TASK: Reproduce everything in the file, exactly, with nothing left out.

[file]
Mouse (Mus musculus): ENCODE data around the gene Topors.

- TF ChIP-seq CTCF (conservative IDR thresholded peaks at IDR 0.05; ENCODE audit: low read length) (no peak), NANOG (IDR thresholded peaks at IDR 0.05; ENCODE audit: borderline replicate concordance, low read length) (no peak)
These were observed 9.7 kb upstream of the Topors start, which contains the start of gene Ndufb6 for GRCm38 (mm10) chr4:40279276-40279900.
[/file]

Mouse (Mus musculus): ENCODE data around the gene Topors.

- TF ChIP-seq CTCF (conservative IDR thresholded peaks at IDR 0.05; ENCODE audit: low read length) (no peak), NANOG (IDR thresholded peaks at IDR 0.05; ENCODE audit: borderline replicate concordance, low read length) (no peak)
These were observed 9.7 kb upstream of the Topors start, which contains the start of gene Ndufb6 for GRCm38 (mm10) chr4:40279276-40279900.